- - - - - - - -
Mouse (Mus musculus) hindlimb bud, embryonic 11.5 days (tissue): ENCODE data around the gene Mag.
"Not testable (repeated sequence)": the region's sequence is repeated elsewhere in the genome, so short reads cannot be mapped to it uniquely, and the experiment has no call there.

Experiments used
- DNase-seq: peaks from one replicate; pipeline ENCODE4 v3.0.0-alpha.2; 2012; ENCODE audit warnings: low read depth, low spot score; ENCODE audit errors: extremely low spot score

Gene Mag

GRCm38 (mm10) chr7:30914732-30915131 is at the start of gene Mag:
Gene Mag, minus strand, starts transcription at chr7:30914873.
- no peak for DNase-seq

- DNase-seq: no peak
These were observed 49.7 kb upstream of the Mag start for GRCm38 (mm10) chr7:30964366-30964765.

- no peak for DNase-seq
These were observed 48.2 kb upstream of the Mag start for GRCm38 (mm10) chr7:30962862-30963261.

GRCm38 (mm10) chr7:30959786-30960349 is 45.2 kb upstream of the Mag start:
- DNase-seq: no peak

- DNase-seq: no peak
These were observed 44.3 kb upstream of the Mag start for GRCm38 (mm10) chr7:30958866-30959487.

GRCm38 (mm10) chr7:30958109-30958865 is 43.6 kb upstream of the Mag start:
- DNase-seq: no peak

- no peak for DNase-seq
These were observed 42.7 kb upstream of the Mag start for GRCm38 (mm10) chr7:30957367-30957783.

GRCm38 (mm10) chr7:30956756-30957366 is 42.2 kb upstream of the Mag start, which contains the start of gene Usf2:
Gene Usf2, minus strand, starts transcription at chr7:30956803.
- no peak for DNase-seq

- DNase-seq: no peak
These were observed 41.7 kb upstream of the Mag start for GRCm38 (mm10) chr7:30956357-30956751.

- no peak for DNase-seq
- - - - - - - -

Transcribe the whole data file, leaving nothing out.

Mouse (Mus musculus) hindlimb bud, embryonic 11.5 days (tissue): ENCODE data around the gene Mag.
"Not testable (repeated sequence)": the region's sequence is repeated elsewhere in the genome, so short reads cannot be mapped to it uniquely, and the experiment has no call there.

Experiments used
- DNase-seq: peaks from one replicate; pipeline ENCODE4 v3.0.0-alpha.2; 2012; ENCODE audit warnings: low read depth, low spot score; ENCODE audit errors: extremely low spot score

Gene Mag

GRCm38 (mm10) chr7:30914732-30915131 is at the start of gene Mag:
Gene Mag, minus strand, starts transcription at chr7:30914873.
- no peak for DNase-seq

- DNase-seq: no peak
These were observed 49.7 kb upstream of the Mag start for GRCm38 (mm10) chr7:30964366-30964765.

- no peak for DNase-seq
These were observed 48.2 kb upstream of the Mag start for GRCm38 (mm10) chr7:30962862-30963261.

GRCm38 (mm10) chr7:30959786-30960349 is 45.2 kb upstream of the Mag start:
- DNase-seq: no peak

- DNase-seq: no peak
These were observed 44.3 kb upstream of the Mag start for GRCm38 (mm10) chr7:30958866-30959487.

GRCm38 (mm10) chr7:30958109-30958865 is 43.6 kb upstream of the Mag start:
- DNase-seq: no peak

- no peak for DNase-seq
These were observed 42.7 kb upstream of the Mag start for GRCm38 (mm10) chr7:30957367-30957783.

GRCm38 (mm10) chr7:30956756-30957366 is 42.2 kb upstream of the Mag start, which contains the start of gene Usf2:
Gene Usf2, minus strand, starts transcription at chr7:30956803.
- no peak for DNase-seq

- DNase-seq: no peak
These were observed 41.7 kb upstream of the Mag start for GRCm38 (mm10) chr7:30956357-30956751.

- no peak for DNase-seq